As already described, it is desirable that the data strobe signal DS have a 50% duty cycle, and the data output is performed twice during one cycle of the data strobe signal DS. In this case, it is desirable that the phase angle of the data strobe signal DS with respect to the output data be set at 90 and 270 degrees, respectively.

It is also desirable that the output phase shift circuit be configured to be capable of adjusting the phase difference between the output data and data strobe signal to a plurality of set values so that the circuit can be used with various types of controller, and that the values can be set from the controller. In that case, a mode register must be provided to store a plurality of control values corresponding to the plurality of phase difference values defining the phase difference between the output data and the data strobe signal, and to select and output one of the control values in response to a command signal from the controller, and the output phase shift circuit must be able to adjust the phase difference based on the control value output from the mode register.

FIG. 10 is a diagram showing the general configuration of a synchronous DRAM (SDRAM) according to a first embodiment of the present invention. As shown in FIG. 10, the SDRAM comprises: a clock buffer 11 for receiving an externally input clock CLK; a clock generating circuit 12 for generating an internal clock from the output of the clock buffer 11; a phase adjusting circuit 13 for generating from the internal clock a synchronous internal clock CLKOZ synchronized to the CLK; a phase comparator circuit 14 for comparing the phases of CLKOZ and CLK and for generating a control signal for the phase adjusting circuit 13; a command register 15 for receiving a command signal; an address buffer 16 for receiving an address signal; a row address latch 17 for latching a row address carried in the address signal; a column address latch 18 for latching a column address carried in the address signal; a row decoder 19 for decoding the row address output from the row address latch 17; a cell array 20; sense amplifiers 21 for amplifying input/output signals of the cell array 20; a column decoder 22 for decoding the column address output from the column address latch 18; a write amplifier 23; an output data multiplexer 24; a data input buffer 25; a data output buffer 26; an output buffer 29 for a data strobe signal DS; and a phase shift/basic DS generating circuit 30 for generating a basic DS signal used to generate the data strobe signal DS. This embodiment differs from the configuration of the prior art example only by the inclusion of the phase shift/basic DS generating circuit 30, phase adjusting circuit 13, and phase comparator circuit 14; the other portions are the same as the prior art and descriptions of such parts will be omitted here, the following description thus dealing only with the different portions. Here, the internal data bus connecting the sense amplifiers 21 with the write amplifier 23 and output data multiplexer 24 may have the same data width as that of an external data bus or may have a data width, for example, two or four times that of the external data bus.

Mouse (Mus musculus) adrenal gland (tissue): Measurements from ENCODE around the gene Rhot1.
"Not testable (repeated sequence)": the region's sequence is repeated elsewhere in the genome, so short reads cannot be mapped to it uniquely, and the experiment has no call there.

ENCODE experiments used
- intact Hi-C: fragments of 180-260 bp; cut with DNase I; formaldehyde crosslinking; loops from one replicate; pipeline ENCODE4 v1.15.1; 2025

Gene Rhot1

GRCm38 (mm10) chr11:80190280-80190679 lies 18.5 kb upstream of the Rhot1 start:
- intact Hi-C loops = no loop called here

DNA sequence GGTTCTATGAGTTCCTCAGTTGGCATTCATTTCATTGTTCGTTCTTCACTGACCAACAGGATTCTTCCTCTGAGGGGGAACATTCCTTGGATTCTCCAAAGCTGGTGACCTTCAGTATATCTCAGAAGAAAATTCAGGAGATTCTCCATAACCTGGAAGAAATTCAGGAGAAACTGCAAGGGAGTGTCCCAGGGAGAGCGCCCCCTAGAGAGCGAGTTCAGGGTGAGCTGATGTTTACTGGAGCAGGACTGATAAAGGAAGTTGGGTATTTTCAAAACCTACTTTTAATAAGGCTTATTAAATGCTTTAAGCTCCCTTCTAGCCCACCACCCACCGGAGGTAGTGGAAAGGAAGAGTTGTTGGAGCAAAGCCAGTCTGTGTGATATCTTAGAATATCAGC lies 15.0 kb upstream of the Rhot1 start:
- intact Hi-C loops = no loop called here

FIG. 11 is a diagram showing the configuration of the phase shift/basic DS generating circuit 30. As shown in FIG. 11, the phase shift/basic DS generating circuit 30 includes four delay circuit/buffer circuit pairs, 31/32, 33/34, 35/36, and 37/38, connected in series. Each delay circuit as well as each buffer circuit has an equivalent configuration, and the delay amount in each of the delay circuits 31, 33, 35, and 37 is controlled jointly by a delay control circuit 40. Therefore, each delay circuit has the same delay amount. The synchronous internal clock CLKOZ is input to the first delay circuit 31. A phase comparator circuit 39 compares the phase of CLKOZ with the phase of the output of the final-stage buffer circuit 38, and supplies the result of the comparison to the delay control circuit 40. Based on the result of the comparison, the delay control circuit 40 jointly controls the delay amount in each of the delay circuits 31, 33, 35, and 37 so that the output of the final-stage buffer circuit 38 is brought in phase with the CLKOZ. Therefore, when the output of the final-stage buffer circuit 38 is in phase with the CLKOZ, it follows that the signals input to the delay circuits 31, 33, 35, and 37 are respectively shifted in phase by a quarter cycle, or 90. Three inverters in series and an AND gate form a circuit that generates a pulse narrower than the clock at the rising edge (H edge) of the signal input to its associated delay circuit 31, 33, 35, or 37. The narrow pulses generated from the input signals to the delay circuits 31 and 35 are summed by an OR gate to produce φ0 basic DS, while the narrow pulses generated from the input signals to the delay circuits 33 and 37 are summed by an OR gate to produce φ1/4 basic DS. As is apparent from the above explanation, the φ1/4 basic DS is delayed 90 in phase with respect to the φ0 basic DS. The φ1/4 basic DS is output as a latch pulse for the DS output buffer 29 and the φ0 basic DS as a latch pulse for the data output buffer 26.

FIG. 12 is a diagram showing the configuration of the delay circuit 31 and delay control circuit 40. The delay circuits 33, 35, and 37 have the same configuration as the delay circuit 31 and are controlled jointly by a signal from the delay control circuit 40, but they are not shown here. Further, FIG. 13 is a diagram showing the configuration of the phase comparator circuit 39, and FIG. 14 is a diagram for explaining the operation of the phase comparator circuit 39.